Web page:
Friday, April 23, 2010

Vintage vs. Old-fashioned

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My mother told me yesterday "some of your recent outfits have been a bit odd - that green blouse the other day was very old-fashioned".

I suppose at times I get so caught up in excitement over vintage, that I might forget to update my look. Then again, is not looking modern precisely part of the fun of dressing vintage? I think there's a grey area somewhere in between basically dressing in costume, and vintage-modern, and this is where the problems lie. And the best of us can get caught out. Even my style icons have been known, on occasion, to tip the balance towards - dare I say it - the frumpy.

But how can we avoid such sartorial faux pas? Vintage daywear can be tough - while you can't fault the glamour of vintage cocktail dresses and ballgowns, they're not terribly practical for everyday. Vintage daywear, on the other hand, is often exactly that - practical. I see the clumpy repro 40s shoes at Remix Vintage and think "really?" (they do of course also have some gorgeous, oh-so-glam styles). And have to keep reminding myself, just because it's vintage, doesn't mean it's good. But, so it seems, I still don't always get it right.

Where do you draw the line between vintage elegance and fuddy-duddy? How do you determine which side of the fence a garment or outfit falls on?

2 comments:

  1. You can always count on mom to tell you that you look like a weirdo! However, I hear you, honey! I am constantly draw to the ugly junk! I have two things that help.
    1.) always bring the husband with me. He's a great shopping partner and I've made him promise to not let me but anything awful!
    2.) follow the golden rule: just because it's vintage doesn't mean that it should be worn!

    It is so hard, though. Before I fell for what we term "vintage" I was madly in love with the victorian era and my style was kind of modern victorian. Not steampunk, mind you. I took the elements of victorian fashions (pearls, lace, great boots, flowy romatic skirts, fabulous hats) and mixed them with modern elements like jeans. Then, my attentions were drawn to the 20's to 50's fashions and the rest is history! I think that you can still wear authentic vintage without looking like it's halloween. My advice to all is to avoid really loud patterns and colors that are so over the top. The gorgeous Fleur de Guerre wears 100% 40's fashions every day but she pulls it off in a way that's elegant glamorous and classy. She chooses clothes with simple lines, classic colors and never over-accessorizes. When I'm shopping, I remember styles from my fashion icons and I say to myself "would Grace Kelley wear this?" When you're shopping or putting together an outfit, if you're ever in doubt, just say no! Good luck!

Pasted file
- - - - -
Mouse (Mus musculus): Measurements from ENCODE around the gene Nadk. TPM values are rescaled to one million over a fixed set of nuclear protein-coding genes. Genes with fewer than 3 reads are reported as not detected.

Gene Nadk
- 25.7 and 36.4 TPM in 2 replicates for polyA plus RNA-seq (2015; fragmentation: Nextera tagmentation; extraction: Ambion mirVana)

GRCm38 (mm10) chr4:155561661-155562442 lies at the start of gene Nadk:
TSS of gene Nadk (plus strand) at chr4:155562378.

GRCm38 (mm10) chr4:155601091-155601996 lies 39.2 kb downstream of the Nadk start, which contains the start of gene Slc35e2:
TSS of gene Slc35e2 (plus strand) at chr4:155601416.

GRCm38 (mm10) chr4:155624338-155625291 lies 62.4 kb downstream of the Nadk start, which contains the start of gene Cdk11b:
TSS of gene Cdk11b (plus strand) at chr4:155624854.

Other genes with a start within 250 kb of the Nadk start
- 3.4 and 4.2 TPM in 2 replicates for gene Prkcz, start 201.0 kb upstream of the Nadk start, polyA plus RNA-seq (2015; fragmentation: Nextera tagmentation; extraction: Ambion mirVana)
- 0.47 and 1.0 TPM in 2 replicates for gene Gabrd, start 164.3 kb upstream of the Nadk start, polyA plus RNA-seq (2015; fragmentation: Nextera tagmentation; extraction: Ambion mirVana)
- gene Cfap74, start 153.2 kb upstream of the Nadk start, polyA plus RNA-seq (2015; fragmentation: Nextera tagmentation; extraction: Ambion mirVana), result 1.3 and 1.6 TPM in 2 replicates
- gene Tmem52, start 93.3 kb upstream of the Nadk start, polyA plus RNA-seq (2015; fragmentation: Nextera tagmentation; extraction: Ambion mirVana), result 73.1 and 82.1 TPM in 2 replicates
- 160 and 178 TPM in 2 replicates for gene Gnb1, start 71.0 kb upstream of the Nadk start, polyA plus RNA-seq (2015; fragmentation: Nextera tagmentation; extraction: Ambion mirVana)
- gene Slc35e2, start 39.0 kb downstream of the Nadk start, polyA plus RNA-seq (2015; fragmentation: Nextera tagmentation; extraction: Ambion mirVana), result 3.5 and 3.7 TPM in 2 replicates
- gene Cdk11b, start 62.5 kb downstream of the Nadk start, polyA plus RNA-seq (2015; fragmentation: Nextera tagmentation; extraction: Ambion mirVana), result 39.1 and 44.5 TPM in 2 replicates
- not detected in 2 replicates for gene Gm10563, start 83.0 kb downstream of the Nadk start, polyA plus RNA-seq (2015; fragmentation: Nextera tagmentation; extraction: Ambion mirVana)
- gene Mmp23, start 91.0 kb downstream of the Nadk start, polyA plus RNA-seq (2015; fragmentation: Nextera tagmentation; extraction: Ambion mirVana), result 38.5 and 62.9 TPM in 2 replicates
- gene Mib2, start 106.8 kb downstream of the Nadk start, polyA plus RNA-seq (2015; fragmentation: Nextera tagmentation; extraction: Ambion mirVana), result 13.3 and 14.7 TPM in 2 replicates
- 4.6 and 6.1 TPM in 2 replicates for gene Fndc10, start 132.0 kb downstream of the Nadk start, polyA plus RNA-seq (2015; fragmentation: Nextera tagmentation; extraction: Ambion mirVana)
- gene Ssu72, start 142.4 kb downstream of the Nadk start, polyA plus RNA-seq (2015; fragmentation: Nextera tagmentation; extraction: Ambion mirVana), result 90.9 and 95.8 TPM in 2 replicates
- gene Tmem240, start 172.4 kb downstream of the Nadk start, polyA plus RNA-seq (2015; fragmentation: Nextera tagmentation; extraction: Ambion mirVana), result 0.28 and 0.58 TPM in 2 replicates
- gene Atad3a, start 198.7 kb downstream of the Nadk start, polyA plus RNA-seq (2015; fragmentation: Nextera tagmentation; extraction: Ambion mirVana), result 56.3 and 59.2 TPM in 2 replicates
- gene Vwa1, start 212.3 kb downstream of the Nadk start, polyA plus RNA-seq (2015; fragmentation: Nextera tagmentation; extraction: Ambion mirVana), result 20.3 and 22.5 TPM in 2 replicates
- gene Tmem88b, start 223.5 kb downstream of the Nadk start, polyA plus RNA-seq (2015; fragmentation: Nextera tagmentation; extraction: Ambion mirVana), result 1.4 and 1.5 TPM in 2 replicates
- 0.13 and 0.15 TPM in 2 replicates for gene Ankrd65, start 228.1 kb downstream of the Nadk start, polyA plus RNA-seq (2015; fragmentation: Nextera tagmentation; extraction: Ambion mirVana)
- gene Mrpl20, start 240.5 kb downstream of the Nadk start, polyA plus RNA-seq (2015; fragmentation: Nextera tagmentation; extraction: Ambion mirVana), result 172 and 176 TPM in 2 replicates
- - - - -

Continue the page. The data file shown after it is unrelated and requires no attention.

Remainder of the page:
http://vavoomvintage.blogspot.com/

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  2. First off, I *want* to look 'old-fashioned' but not frumpy, and I think there is a difference. 'Old-Fashioned' these days can mean anything from "OMG your pants are at your WAIST!" to the fact your blouse was buttoned to the neck and NOT flashing your cleavage to the world.

    I have to agree with Brittany above, if it doubt, just say no! Same goes for purely modern clothes.

    General rules though, anything that doesn't fit properly, will look off. Especially when you're working with non-stretch fabric. Too much ease, your blouse will be too blousey and boom...frump central. Simple accessories, making sure items match including shoes/bag/hats (not necessarily same fabric/colours, but something that goes with the outfit) and mainly above all, that YOU ARE comfortable in the clothes. If you're running around all day with "This skirt isn't right, these stockings look awful, people must be able to tell I'm in a girdle, what will they think?!" in your mind, that will reflect in how you stand, carry the clothes, and in the end how people will see you in them.

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